Growing Political Intolerance In Didi’s Bengal

Posted on April 22, 2013 in Politics

By Riad Azam:

When incidents of political violence and sheer intolerance of contrasting political ideologies becomes an everyday affair in a state reputed for its distinct political culture and intellectual edge, it is indeed a worrying aspect for the democratic setup we live in.
C. Rajagopalachari once remarked, “What Bengal thinks today, India thinks tomorrow”, while commenting on its distinct socio-political ethos, which made it a state under the Indian Federal Structure, much ahead of its times. However, today Bengal has turned all but into a cesspool, and is taking its steady stride towards social and political anarchy.

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A recent case in point is the death of Sudipta Gupta, an activist of the Students’ Federation of India (the student wing of the Communist Party of India (Marxist), the principal opposition party of the Left Front coalition in West Bengal) on 2nd April and its subsequent series of events that ripped through the state as well as in the national arena, and which had serious ramifications. The Leftist Students’ Organisations had assembled in Kolkata, to protest against the State Governments decision of postponing the Students’ Union Elections in the college and University campuses throughout the state, citing problems of law and order. Now, this is a strange reductionist approach that is being undertaken throughout India, during the past decade. The problem of violence and flagrant use of money and muscle power during Students’ Union Elections is truly glaring. However, the Governments, instead of addressing the structural issues that have led to such a big problem, find it more convenient to clamp down all democratic decision making bodies in our college and University campuses. While this has been a common phenomenon in the prestigious University campuses of Northern India, Bengal’s institutions of higher learning did have their democratic decision-making bodies of students functioning, nevertheless, in a flawed manner. However, this recent decision by the Mamata Banerjee led Trinamool Congress Government meant, Bengal too was following suit.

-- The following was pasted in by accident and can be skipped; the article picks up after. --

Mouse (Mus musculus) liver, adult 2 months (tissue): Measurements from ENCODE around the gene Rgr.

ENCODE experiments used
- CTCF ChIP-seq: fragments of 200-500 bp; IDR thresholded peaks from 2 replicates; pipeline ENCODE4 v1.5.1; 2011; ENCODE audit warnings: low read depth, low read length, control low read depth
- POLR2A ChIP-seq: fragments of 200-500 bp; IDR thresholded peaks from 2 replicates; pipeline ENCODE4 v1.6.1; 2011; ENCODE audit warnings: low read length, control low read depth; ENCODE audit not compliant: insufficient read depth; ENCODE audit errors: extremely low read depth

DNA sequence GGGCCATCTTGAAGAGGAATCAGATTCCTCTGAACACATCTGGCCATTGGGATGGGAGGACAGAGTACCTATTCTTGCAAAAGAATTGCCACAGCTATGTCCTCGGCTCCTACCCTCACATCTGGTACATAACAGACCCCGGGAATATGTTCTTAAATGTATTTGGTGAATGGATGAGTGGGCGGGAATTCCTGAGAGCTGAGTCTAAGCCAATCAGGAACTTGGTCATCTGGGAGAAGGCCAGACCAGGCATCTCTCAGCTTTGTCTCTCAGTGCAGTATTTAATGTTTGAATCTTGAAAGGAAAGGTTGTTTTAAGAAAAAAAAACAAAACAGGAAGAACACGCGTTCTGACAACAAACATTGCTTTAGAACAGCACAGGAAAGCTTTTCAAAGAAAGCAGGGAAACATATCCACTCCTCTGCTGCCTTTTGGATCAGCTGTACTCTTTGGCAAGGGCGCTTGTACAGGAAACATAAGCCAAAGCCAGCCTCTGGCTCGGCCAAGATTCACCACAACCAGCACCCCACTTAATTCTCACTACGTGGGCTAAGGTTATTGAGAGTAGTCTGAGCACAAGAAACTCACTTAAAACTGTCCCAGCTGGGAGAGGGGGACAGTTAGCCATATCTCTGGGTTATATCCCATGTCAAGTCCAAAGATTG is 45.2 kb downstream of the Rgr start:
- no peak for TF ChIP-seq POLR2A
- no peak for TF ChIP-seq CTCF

The protesters were arrested following their scuffle with the police. While the police version states that Sudipta died after crashing with an electric pole, when he tried to jump off from the police van, the Leftist Groups have alleged that Sudipta’s death was a result of torture in the police custody. The death sparked off massive protests throughout the country, with the CPI(M) demanding a judicial probe. The incident actually provided the Left Front coalition, especially the CPI(M), a position of strength and enabled them to exhort political pressure upon the Government, something they desperately needed following their decimation in the 2011 State Assembly Elections.

However, a strange turn of events occurred on the 9th of April, precisely one week after the death of Sudipta Gupta. The Finance Minister of West Bengal, Amit Mitra was roughed up by CPI(M) and SFI activists as he was approaching the Planning Commission Building in New Delhi. The event back there in Bengal aroused angry reactions by Trinamool Congress workers, with offices of the CPI(M) ransacked all around the state. On the 10th of April an unprecedented event took place. The Presidency University (hitherto known as the Presidency College), a 196 year old Institution which has produced Nobel laureates such as Amartya Sen, found itself subjected to the misplaced wrath of the Trinamool workers. A mob comprising of Trinamool Chhatra Parishad (TMCP), the students’ wing of the Trinamool Congress, led by the local councilor forced its way to the historical Baker Laboratory of the Physics department and damaged lab materials and assaulted a professor.